My rating: 5 of 5 stars
Whew! Ever read a book you know you should finish, but it is so stuffed with information that each page has to be examined with brain fully engaged? That was “The Habsburg Empire, A New History” by Pieter M Judson. 452 pages that take the reader through the machinations of nationalism, state-building, revolution and war that beset the Habsburg Empire from about 1840 on.
Various efforts to liberalize “crownlands” to give greater scope to local politicians and leaders were piecemeal successful, but often slipped back into the old ways when leadership, locally and in Vienna, changed. The book details many of the efforts by Serbians, Hungarians, Czechs, Poles, Jews, Orthodox and Catholics to carve out truer freedoms than they had under the Empire.
Ultimately, of course, it all flew against the wall like a huge lasagna following WWI, when the Emperor quietly stopped ruling. At that point, each “nation-state,” such as they were, did everything they could to create tiny empires by annexing the bits and bobs around their core state to enhance their own country, even–and this is important–if those being annexed did not speak the core language and were not culturally aligned with the occupying state.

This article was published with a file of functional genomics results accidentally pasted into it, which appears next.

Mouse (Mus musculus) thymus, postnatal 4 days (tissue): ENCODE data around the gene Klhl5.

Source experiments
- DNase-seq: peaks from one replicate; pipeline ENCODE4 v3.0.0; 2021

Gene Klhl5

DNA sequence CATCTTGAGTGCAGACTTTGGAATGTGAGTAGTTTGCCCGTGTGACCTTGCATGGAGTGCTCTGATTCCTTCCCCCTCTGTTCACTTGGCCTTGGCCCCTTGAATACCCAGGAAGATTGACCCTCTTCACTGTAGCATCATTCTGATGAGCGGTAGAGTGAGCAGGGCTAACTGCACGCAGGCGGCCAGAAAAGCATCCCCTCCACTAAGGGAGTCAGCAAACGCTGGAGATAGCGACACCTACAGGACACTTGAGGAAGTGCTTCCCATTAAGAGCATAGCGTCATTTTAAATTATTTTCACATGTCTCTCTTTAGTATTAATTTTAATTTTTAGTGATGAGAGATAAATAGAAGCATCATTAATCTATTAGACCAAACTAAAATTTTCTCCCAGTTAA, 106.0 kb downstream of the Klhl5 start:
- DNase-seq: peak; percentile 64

So, millions of Germans, culturally and language-wise, were stuck in what became Czechoslovakia, many were stuck into the new Polish borders and it was these populations that gave Hitler his excuse to try to build out the German empire he hoped for. The author makes the point that the final borders were settled by military force in each locale, not by the Military Inter-Allied Commission of Control, just as they were following WWII, due to the threat of war between the Western Allies and Russia. Crazy times.
The whole timeline and political development from the mid-1800’s until 1920 or so are super critical to understanding how the Second World War started and played out as everyone re-jockeyed for position between 1939-1946 — the Poles taking a hunk of Czechoslovakia prior to being invaded themselves by both Russians and Germans in 1939–the Russians took a big bite out of Poland to the east as the Nazis invaded from the west.
After WWII, of course, the map of Europe changed again, but that is another library of books! All in all, this was a really, really well-written book that explained a lot of junk that happened prior to World War One and that led to both it and WWII, much as the lead-up to the Franco-Prussian War helped germinate (pun intended) WWI and WWII. -Mr. Cracraft
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